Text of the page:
Origins of the restaurant
A long line of establishments preceded the development of the restaurant as we know it today, from ancient 'thermopolia', followed by medieval taverns and inns offering food and shelter to travellers. It was only in the 18th century, on the brink of the French Revolution, that modern restaurants came into being, becoming convivial places to eat over the following centuries.
From a dish to eat to a place in which to eat: the origins of the restaurant
The term ‘restaurant’ first appeared in the 18th century in France. It referred to a reinvigorating meat broth which people ate to refortify the body. It was not until the French Revolution and subsequent industrialisation that culinary establishments such as we know them today began to appear and develop. However, the modern restaurant is not an entirely new creation. The activity of eating outside the home has existed for thousands of years.
During Classical Antiquity, thermopolia served food and drink to customers of all social classes. Archaeological digs uncovered more than 150 such places in the city of Pompeii, highlighting the importance of this type of establishment. The rather basic thermopolium served food in bowls carved into an L-shaped counter.
The Middle Ages and Renaissance period saw the emergence of the tavern and inn in Europe, precursors to the modern restaurant. Often located on the side of a road, they offered food and shelter to travellers. The meal cooked was at the discretion of the chef and travellers had to settle for the single dish of the day. Meanwhile, under the Song dynasty (960-1279) in China, the Empire’s capital city was filled with establishments serving their customers a range of à la carte dishes.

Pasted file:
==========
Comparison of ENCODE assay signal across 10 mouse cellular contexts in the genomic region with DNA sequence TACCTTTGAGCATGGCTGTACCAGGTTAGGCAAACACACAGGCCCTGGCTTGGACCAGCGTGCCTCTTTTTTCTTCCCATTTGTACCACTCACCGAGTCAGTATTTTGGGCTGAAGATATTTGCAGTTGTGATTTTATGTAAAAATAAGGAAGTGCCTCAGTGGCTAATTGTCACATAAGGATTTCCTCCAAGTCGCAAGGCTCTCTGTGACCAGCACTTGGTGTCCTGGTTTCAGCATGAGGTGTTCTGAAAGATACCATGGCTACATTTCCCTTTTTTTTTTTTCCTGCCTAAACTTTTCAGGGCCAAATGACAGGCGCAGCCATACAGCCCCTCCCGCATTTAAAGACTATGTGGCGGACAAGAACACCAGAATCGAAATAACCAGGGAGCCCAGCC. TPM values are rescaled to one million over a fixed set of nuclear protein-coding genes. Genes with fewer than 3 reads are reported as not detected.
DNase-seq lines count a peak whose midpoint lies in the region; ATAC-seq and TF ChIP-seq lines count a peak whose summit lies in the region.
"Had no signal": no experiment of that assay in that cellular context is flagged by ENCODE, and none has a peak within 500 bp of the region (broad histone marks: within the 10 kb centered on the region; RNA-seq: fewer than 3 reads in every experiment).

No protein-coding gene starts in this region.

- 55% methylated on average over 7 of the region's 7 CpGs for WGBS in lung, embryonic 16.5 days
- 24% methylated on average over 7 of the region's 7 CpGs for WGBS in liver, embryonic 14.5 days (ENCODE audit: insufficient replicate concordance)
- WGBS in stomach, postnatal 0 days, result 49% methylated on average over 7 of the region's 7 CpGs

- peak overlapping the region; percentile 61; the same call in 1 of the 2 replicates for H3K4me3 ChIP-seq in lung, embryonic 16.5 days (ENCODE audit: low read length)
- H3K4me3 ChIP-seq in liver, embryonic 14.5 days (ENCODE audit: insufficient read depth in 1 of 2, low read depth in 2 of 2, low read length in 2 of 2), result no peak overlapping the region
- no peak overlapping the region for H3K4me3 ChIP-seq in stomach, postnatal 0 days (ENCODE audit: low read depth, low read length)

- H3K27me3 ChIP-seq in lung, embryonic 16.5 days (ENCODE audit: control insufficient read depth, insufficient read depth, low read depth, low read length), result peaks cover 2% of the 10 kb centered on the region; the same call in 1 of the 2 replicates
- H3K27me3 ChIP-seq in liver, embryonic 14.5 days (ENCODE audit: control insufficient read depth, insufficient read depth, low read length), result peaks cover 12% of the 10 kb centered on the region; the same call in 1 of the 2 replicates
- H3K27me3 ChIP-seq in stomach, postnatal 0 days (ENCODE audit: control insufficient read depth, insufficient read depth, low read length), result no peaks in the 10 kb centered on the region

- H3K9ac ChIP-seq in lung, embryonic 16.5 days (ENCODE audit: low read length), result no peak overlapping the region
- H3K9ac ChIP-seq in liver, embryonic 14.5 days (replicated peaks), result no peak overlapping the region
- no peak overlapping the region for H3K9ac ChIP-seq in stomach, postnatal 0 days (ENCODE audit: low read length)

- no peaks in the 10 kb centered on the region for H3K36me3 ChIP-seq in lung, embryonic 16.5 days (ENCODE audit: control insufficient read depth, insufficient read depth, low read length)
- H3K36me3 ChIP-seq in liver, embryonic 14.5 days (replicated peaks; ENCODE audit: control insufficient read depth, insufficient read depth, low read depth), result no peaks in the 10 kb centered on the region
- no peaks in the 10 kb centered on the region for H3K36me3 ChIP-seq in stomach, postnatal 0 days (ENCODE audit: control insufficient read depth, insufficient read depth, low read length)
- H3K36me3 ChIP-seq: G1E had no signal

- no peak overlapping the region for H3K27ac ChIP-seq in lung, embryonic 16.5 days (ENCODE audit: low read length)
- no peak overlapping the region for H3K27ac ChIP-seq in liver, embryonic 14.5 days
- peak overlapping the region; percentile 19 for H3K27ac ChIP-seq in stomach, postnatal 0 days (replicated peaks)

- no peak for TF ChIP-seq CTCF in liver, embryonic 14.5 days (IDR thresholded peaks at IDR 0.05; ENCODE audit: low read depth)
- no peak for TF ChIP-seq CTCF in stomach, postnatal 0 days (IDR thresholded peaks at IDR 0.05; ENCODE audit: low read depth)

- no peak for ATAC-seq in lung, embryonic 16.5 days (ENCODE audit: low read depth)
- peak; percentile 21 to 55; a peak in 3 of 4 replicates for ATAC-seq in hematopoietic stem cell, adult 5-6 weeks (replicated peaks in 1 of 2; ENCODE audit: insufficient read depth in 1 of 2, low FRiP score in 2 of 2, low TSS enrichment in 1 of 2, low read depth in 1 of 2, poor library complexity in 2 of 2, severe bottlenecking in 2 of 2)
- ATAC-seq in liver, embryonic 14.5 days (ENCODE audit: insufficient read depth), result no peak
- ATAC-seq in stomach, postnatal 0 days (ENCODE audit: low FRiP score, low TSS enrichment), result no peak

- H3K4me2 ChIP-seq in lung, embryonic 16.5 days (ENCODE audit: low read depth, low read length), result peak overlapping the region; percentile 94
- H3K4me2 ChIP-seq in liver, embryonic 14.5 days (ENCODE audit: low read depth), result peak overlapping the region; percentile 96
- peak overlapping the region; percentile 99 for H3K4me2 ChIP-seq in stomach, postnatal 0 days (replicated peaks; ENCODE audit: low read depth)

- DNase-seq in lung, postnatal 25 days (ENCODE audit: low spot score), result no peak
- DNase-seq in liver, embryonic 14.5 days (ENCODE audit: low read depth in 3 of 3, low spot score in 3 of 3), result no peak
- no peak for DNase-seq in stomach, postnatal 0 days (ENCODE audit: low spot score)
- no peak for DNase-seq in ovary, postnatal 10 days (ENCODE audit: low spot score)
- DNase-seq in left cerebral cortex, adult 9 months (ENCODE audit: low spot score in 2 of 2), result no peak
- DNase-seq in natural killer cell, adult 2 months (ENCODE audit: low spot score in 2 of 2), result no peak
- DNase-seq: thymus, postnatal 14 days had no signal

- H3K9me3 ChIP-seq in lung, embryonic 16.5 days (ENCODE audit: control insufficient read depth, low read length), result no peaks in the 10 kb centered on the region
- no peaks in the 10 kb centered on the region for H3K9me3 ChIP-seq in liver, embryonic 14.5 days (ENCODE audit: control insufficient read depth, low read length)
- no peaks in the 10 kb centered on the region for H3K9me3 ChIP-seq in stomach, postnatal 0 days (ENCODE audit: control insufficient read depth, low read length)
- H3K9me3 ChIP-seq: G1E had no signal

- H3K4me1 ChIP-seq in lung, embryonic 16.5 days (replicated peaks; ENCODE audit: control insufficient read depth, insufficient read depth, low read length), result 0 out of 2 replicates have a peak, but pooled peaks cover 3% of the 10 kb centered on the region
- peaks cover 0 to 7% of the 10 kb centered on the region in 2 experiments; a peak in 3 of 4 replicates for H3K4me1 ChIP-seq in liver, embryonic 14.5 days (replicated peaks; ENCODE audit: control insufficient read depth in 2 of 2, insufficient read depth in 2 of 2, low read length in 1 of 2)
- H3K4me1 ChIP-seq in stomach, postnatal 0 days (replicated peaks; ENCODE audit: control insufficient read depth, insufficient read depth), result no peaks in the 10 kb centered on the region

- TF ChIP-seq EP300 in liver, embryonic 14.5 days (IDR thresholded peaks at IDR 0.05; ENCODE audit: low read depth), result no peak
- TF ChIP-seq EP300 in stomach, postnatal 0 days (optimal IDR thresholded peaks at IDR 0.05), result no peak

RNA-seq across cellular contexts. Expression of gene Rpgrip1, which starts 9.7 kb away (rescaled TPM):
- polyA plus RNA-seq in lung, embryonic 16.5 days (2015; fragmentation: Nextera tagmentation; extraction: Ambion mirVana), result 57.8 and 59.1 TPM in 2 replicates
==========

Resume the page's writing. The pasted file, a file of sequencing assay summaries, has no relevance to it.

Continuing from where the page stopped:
In the 17th century, going out specifically to eat a full meal was not yet commonplace. From the latter half of the 18th century, Paris became the capital of the modern restaurant. According to legend, in 1765 a man by the name of Monsieur Boulanger was the first to open an establishment offering a choice of restorative broths and even used the term ‘restaurant’ on the sign over his door: “Boulanger provides divine sustenance.” Then, in 1782, Antoine Beauvilliers opened his eponymous restaurant, which made his reputation. The famous French gastronome Brillat-Savarin praised him highly. It was one of the first luxury restaurants aimed at a wealthy clientele. With the outbreak of the French Revolution, chefs working for the aristocracy found themselves out of work. Those who escaped the guillotine opened their own restaurants to satisfy the refined tastes of their new clientele, the rising bourgeoisie.
In Switzerland, the first restaurants appeared only in 1880. In the 20th century, lifestyles changed and eating in restaurants at lunchtime became commonplace for many workers. Restaurants started to specialise and target their clientele. Eating in a restaurant in the evening began to be associated with a leisure activity combining discovery, pleasure and conviviality, an outing with family or friends away from the household dining room.
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SPANG, Rebecca, 2000. The Invention of Restaurant: Paris and Modern Gastronomic Culture. Cambridge : Harvard University Press.
Menus first appeared towards the end of the Middle Ages in the form of a banner and then on paper mainly to inform cooks and waiters of the order of dishes. With the birth of restaurants around 1760, menus began to be prepared for clients and were often set out on a large board in the dining room. Smaller individual menus only appeared in the 19th century.